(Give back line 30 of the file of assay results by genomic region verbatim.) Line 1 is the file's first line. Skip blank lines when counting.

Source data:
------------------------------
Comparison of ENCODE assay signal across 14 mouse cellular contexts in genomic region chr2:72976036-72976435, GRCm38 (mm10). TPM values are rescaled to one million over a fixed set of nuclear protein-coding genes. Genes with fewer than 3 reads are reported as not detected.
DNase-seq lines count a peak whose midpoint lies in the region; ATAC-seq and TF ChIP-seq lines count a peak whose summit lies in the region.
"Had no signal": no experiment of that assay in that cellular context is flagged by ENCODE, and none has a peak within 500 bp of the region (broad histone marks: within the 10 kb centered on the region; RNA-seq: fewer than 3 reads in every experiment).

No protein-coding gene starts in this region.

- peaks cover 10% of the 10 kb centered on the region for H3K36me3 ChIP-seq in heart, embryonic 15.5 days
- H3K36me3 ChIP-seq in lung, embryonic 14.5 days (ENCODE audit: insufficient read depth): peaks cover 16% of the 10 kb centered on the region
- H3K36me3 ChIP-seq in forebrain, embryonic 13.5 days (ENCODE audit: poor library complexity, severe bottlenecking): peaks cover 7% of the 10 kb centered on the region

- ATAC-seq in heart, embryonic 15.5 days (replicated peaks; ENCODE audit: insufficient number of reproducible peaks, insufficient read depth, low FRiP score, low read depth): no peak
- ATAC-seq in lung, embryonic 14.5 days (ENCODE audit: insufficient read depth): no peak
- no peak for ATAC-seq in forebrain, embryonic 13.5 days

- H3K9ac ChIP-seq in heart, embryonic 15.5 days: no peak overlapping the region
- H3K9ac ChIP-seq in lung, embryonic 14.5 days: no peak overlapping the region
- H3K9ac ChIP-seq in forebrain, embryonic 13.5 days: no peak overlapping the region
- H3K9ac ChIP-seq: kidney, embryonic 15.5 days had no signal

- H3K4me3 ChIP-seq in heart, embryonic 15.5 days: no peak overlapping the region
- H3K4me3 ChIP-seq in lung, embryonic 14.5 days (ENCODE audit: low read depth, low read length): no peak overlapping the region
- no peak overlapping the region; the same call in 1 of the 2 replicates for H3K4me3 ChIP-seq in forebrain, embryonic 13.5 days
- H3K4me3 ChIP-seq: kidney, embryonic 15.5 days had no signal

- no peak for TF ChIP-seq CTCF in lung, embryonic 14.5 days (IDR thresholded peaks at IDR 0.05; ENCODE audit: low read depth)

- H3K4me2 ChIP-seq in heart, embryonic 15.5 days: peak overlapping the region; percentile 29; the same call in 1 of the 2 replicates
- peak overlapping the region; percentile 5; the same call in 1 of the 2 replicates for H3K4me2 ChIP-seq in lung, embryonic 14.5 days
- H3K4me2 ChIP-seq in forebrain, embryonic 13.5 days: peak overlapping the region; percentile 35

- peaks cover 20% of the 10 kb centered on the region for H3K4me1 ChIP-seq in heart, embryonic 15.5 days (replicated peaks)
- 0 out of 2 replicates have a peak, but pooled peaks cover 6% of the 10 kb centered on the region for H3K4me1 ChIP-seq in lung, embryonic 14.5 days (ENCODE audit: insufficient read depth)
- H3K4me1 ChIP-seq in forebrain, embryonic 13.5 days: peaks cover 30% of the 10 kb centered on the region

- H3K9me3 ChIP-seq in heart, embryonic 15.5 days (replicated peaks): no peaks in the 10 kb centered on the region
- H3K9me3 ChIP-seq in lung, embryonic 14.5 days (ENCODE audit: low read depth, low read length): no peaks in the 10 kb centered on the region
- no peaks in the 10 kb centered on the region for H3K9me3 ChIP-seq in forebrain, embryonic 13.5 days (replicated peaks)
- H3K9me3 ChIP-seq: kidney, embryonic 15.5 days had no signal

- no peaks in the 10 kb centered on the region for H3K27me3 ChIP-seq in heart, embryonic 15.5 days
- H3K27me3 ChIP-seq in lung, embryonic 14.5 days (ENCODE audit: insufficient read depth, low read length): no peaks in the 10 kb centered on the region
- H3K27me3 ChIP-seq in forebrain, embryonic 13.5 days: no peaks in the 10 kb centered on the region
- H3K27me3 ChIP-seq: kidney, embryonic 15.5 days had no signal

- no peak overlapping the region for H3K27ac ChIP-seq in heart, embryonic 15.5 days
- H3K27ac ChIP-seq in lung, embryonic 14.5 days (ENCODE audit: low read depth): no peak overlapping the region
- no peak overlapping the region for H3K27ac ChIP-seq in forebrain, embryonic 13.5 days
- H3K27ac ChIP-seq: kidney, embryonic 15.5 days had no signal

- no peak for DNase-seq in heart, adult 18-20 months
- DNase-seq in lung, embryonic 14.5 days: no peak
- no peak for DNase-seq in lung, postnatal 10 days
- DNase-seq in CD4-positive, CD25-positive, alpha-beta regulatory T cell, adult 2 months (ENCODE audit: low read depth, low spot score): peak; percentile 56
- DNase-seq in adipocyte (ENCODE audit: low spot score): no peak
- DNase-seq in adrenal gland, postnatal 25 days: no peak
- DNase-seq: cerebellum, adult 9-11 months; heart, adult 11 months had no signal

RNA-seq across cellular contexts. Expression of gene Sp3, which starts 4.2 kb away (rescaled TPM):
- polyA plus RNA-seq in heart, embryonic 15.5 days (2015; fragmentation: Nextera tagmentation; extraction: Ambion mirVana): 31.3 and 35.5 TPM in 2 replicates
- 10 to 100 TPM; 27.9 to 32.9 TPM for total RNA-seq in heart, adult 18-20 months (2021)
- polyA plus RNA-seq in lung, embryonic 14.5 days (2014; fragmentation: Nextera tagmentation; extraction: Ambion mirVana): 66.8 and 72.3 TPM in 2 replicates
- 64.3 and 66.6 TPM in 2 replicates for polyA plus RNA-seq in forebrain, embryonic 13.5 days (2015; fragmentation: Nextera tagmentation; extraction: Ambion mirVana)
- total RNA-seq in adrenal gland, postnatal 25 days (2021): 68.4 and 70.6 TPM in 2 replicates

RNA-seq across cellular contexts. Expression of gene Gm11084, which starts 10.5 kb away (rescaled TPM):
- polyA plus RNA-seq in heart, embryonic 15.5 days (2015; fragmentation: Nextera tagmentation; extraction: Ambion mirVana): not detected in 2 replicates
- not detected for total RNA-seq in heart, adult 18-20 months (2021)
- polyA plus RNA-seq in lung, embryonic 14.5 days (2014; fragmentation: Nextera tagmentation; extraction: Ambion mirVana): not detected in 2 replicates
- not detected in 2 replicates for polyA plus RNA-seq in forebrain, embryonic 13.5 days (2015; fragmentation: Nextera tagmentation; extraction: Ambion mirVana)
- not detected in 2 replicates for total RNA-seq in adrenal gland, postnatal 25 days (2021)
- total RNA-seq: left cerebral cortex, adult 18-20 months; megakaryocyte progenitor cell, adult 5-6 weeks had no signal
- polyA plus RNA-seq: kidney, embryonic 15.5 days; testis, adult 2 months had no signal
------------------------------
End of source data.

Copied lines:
- no peaks in the 10 kb centered on the region for H3K27me3 ChIP-seq in heart, embryonic 15.5 days